WASHINGTON (Reuters) - The Obama administration policy of shifting its security focus to the Asia-Pacific region will remain on track despite drastic U.S. budget cuts looming this week, the top Pentagon official for Asia said on Wednesday.
In late 2011, the administration articulated a policy for a “pivot” or “rebalance” of its diplomatic and security focus to East Asia as it winds down wars in Iraq and Afghanistan. The U.S. fiscal crisis has raised questions about the U.S. ability to follow through on these plans.
“The rebalance is a priority and we’ll work to see that continue,” said Mark Lippert, assistant secretary of defense for Asia and Pacific affairs, as Washington braced for $85 billion in government-wide budget cuts, known as a sequester, starting on Friday.
“The hardest thing about sequestration is the unpredictability and turbulence in terms of short-term funding and planning,” he said.
“What we’re doing is trying to work to adapt and overcome and make sure the rebalance continues over the long term,” Lippert told a symposium of regional security experts, some of whom questioned U.S. resolve in the face of fiscal pressures.
Lippert said this policy, based on shoring up alliances and partnerships and strengthening forward deployments and power projection in Asia, “will continue on in the current form” in the second administration of Barack Obama.
The Pentagon official also tried to assuage China over the policy. Beijing has criticized the rebalance as encirclement of the rising Asian power and says the U.S. policy has emboldened Japan, the Philippines and Vietnam in longstanding territorial disputes with China that intensified in 2012.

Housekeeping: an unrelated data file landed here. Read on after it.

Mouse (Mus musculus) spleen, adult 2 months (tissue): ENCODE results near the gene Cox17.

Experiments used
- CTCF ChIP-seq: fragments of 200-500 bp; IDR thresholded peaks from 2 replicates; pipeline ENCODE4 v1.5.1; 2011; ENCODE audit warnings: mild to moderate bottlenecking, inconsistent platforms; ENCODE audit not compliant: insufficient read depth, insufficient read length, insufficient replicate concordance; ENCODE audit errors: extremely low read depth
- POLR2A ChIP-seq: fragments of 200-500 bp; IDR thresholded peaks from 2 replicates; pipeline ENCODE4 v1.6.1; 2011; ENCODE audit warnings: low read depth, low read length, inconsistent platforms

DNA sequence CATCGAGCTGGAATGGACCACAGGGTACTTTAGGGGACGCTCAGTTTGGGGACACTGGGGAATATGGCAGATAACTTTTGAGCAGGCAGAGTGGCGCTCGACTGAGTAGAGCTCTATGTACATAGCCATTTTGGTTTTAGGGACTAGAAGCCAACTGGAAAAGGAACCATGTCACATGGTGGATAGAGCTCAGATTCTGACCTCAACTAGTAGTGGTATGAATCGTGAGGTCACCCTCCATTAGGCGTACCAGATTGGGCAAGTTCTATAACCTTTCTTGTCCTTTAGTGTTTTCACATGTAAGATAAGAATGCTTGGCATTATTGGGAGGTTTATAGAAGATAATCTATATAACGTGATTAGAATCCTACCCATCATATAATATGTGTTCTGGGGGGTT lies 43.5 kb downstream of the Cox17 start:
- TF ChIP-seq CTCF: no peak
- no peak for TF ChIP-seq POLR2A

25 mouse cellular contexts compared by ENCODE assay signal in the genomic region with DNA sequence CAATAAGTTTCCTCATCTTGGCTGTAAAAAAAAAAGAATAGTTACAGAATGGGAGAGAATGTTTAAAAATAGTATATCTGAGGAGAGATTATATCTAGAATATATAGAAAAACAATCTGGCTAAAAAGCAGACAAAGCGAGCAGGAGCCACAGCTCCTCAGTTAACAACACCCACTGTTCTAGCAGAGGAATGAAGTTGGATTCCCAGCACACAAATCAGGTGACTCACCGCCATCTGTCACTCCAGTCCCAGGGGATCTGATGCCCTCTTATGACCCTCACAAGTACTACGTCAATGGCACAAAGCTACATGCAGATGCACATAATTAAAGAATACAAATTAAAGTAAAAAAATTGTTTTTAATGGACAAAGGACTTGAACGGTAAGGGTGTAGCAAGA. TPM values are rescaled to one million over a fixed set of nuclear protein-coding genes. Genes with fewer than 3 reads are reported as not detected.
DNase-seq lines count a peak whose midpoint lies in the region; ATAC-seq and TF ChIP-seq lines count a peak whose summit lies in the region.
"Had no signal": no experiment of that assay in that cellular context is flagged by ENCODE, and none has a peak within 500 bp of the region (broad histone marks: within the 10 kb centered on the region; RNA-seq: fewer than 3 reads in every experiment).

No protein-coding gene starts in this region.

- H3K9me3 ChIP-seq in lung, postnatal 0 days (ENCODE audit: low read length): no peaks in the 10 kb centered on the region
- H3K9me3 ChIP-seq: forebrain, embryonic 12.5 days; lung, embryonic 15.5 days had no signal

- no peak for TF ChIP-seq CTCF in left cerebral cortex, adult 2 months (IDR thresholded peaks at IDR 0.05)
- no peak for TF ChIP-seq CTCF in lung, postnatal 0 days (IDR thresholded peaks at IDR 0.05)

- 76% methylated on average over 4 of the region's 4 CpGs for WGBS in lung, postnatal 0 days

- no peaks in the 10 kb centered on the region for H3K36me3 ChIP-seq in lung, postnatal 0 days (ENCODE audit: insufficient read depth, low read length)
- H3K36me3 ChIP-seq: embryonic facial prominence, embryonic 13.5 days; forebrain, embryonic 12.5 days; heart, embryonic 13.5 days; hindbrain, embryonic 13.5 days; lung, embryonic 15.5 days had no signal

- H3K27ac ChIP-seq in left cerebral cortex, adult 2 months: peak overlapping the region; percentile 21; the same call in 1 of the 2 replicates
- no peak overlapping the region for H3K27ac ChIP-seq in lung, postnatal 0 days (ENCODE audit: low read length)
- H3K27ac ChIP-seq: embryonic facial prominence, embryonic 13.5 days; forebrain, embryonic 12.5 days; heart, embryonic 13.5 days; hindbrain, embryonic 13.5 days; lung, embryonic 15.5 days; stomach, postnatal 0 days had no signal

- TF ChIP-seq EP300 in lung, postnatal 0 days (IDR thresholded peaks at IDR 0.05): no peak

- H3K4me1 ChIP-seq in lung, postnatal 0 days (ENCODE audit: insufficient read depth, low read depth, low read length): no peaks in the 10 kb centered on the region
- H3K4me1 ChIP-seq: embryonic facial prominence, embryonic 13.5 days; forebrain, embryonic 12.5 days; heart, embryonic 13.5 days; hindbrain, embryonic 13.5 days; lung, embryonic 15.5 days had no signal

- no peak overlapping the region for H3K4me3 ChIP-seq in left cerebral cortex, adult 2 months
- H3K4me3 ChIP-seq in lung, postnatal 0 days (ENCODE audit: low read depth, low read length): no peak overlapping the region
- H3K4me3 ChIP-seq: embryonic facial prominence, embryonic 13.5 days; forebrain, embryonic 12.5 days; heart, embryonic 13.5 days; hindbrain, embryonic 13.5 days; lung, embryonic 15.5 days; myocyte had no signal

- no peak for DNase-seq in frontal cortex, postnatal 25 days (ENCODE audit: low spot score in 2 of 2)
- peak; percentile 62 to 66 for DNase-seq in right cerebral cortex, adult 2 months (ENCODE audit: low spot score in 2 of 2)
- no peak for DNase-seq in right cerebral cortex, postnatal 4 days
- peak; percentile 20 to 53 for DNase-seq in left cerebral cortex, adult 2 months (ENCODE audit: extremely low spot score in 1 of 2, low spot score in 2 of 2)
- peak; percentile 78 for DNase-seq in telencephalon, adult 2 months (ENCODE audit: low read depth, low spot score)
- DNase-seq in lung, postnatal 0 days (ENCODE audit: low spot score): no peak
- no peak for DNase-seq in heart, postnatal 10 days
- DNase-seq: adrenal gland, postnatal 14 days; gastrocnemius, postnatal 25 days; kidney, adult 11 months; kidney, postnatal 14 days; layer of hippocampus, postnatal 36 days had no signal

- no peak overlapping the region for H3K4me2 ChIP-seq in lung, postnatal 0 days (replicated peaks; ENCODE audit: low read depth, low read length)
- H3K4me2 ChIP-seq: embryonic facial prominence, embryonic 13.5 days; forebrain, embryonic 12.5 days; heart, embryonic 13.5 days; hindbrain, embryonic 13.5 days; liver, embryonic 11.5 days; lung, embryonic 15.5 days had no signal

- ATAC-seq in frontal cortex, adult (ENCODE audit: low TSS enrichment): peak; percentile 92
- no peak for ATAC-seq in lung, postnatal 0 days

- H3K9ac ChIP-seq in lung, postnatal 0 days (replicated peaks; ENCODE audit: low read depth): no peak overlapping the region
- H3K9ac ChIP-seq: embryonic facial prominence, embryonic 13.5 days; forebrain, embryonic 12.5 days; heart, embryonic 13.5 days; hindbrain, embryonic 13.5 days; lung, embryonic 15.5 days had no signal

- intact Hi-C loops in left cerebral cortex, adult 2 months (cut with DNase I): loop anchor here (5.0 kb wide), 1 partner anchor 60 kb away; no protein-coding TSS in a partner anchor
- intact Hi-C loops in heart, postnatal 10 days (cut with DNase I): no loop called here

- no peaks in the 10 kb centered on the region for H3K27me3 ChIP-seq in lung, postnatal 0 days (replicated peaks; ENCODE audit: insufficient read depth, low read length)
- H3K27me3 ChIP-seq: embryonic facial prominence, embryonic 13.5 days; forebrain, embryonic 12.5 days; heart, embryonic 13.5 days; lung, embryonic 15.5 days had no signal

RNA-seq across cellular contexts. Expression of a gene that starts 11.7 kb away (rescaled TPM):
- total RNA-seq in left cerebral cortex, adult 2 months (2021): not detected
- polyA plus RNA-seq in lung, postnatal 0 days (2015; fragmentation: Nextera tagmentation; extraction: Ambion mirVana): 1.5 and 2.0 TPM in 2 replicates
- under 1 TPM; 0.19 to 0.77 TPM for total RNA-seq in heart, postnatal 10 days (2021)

Washington sees the policy as “providing enough security to be reassuring but working hard to carefully manage perceptions to ensure that the rebalance is not seen as a military-only, military-first strategy,” said Lippert.
“The rebalance is not a zero-sum game with Beijing (and) it’s not a contain-China strategy - in fact, a strong bilateral relationship with China is part of the rebalance,” said Lippert.
The Pentagon’s goal remains to forge robust military ties with the Chinese military at all levels through increased visits and exchanges of officers and civilian military leaders.
“We have worked with the Chinese on a very good slate of reciprocal visits this year, and I think that those are very encouraging. Building off some good momentum last year, I think this will be a another step forward in the (military to military) relationship,” said Lippert.
Reporting by Paul Eckert; editing by Jackie Frank